pfSense single NIC setup
We frequently are asked if pfSense can be deployed in an existing environment with non-pfSense gateway and just use the DNS services as a stand-alone device for the purposes of DNS-based filtering.
This article describes how to achieve that. However, it is important to note that egress control, DNS enforcement, on-premise IP enforcement are all impossible in stand-alone mode. With that context, the single-NIC mode is still useful for the purposes of evaluating if DNSthingy is a fit for your environment for the purposes of light-weight on-premise DNS filtering.
In this how-to it is deployed as a virtual machine with only one network adaptor installed. If you have a multi-NIC device, some of the screens and prompts will vary somewhat:
- Deploy pfSense 2.3+ with a single network interface available/connected. These are the prompts to follow if you don’t use VLANs, or if your connected interface is connected to an ACCESS port that is already defined for the specific VLAN you plan to use:
- Make a note of your IP address on your console:
- From a device on the same subnet, visit that IP address with https like this, go ahead past the SSL warning since at this point it’s a self-signed certificate:
- At this point proceed with your pfSense setup as you normally would. pfSense has a fantastic community to help out with steps involved here.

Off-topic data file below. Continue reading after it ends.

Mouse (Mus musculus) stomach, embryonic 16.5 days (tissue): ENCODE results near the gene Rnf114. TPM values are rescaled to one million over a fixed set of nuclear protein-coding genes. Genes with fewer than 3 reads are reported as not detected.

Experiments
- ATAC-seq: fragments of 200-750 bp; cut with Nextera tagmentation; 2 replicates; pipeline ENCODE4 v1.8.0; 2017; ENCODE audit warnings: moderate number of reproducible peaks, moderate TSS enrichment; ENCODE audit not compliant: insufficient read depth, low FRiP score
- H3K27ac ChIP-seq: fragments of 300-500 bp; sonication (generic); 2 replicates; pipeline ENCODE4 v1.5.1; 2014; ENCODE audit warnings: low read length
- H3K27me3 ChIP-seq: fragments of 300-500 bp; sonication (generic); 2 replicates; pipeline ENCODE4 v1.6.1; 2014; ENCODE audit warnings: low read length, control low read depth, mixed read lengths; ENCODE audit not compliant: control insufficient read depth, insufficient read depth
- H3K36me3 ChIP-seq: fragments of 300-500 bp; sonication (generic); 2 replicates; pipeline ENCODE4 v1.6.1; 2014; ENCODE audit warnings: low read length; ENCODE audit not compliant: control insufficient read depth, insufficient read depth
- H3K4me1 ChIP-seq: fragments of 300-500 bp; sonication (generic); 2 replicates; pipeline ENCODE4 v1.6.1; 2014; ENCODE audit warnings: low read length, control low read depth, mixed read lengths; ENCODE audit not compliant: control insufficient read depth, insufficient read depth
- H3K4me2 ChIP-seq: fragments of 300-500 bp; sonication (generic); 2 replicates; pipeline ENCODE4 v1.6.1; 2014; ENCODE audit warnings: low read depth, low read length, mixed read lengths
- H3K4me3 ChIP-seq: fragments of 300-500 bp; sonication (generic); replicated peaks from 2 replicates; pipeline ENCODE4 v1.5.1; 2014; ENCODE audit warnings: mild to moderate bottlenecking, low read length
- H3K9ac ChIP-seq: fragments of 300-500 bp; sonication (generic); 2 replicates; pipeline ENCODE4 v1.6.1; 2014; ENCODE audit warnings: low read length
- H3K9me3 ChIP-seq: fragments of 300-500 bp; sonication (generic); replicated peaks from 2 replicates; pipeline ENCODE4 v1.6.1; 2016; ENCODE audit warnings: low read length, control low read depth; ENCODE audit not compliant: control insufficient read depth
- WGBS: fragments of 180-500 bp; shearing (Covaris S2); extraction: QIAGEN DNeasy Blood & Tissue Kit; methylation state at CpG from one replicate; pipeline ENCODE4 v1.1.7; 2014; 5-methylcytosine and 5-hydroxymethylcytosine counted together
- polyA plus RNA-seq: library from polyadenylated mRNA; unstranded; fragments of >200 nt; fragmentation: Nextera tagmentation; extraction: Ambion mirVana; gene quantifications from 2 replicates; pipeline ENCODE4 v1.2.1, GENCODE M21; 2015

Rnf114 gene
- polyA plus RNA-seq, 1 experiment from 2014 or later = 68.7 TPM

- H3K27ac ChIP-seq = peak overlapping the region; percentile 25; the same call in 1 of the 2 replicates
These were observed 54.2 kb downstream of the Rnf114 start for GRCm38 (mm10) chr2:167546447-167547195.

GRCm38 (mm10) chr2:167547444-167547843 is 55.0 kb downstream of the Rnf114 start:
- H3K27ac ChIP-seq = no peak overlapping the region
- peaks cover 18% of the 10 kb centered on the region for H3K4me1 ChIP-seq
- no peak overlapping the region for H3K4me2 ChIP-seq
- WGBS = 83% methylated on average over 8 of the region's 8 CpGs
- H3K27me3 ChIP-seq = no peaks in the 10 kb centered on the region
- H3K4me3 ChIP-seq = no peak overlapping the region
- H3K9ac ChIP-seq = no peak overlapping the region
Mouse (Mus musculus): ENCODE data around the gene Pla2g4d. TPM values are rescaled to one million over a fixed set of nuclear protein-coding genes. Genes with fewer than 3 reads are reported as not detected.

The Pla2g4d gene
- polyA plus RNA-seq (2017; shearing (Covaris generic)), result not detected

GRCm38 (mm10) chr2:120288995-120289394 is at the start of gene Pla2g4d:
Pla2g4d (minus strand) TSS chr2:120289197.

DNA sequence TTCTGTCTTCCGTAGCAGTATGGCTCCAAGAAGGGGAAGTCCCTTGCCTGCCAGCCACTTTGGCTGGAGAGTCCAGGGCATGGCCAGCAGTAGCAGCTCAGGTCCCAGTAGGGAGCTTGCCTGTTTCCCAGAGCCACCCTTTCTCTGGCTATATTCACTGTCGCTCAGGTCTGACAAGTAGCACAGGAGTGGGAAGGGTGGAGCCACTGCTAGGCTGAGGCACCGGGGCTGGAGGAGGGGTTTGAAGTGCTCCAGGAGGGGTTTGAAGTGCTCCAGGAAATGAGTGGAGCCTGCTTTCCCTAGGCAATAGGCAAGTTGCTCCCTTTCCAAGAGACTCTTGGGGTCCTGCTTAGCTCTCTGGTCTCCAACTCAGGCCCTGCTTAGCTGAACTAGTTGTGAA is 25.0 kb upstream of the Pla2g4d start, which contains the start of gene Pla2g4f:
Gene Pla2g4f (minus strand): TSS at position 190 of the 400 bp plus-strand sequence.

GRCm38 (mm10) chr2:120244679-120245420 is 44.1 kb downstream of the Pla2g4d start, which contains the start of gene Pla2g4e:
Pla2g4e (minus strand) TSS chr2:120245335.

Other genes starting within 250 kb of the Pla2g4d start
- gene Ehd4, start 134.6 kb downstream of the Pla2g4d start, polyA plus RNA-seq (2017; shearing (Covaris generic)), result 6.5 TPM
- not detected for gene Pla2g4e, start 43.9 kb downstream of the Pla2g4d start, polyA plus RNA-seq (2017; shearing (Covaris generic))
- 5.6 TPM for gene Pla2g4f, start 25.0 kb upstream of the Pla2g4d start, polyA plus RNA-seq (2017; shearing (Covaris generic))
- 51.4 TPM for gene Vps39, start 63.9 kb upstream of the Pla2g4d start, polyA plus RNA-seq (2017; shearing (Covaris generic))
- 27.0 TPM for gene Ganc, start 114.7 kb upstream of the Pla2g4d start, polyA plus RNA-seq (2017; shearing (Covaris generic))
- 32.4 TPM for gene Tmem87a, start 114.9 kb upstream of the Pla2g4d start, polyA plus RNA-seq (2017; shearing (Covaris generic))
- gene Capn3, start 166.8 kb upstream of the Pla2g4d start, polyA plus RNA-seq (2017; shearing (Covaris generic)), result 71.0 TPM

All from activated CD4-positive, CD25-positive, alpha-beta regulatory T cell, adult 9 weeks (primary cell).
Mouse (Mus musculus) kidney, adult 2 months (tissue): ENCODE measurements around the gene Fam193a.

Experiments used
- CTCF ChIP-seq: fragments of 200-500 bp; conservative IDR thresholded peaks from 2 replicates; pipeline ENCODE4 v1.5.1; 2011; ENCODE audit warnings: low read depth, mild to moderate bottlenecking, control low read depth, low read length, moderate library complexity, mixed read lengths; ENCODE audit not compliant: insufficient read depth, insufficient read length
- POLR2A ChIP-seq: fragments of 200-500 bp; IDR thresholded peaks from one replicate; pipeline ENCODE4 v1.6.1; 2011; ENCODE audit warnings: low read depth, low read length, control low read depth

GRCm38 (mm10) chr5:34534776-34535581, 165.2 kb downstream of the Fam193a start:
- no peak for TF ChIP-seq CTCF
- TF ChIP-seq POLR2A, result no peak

- Complete the pfSense wizard including the wizard, IP assignment as you need it for your environment, and then return here for the next steps.
- Once pfSense wizard has been completed, you’re happy with your IP assignment(s), it’s time to change the webUI to https and port 20443 (or any port above 1024 and certainly not 443), and then save and visit the UI at the new URL
- Now let’s create some firewall rules manually like this:
- Allow incoming DNS (important to allow both TCP and UDP)
- Allow incoming TCP port 80 to serve block pages
- Reject incoming TCP port 443 for fast ad-blocking attempting to load SSL ads/trackers/disallowed destinations
This is what your WAN firewall rules should look like (marked ones represent the above list):
- And now, you’re ready to follow the steps to install DNSthingy found here:
- Finally, you need to adjust your DHCP server settings to have all of your devices now use this pfSense host for DNS.
- This is a critical step as otherwise your devices are not using your pfSense for DNS
- In the case where you run Active Directory, before you point your domain-joined devices to pfSense, first create a Rainbow (forward) list of your internal domain(s) and follow this guide:
- Optionally implement a firewall rule on your edge gateway to disallow all outbound TCP/UDP port 53 traffic in order to prevent devices from circumventing your policy to have DNS answered by pfSense+DNSthingy.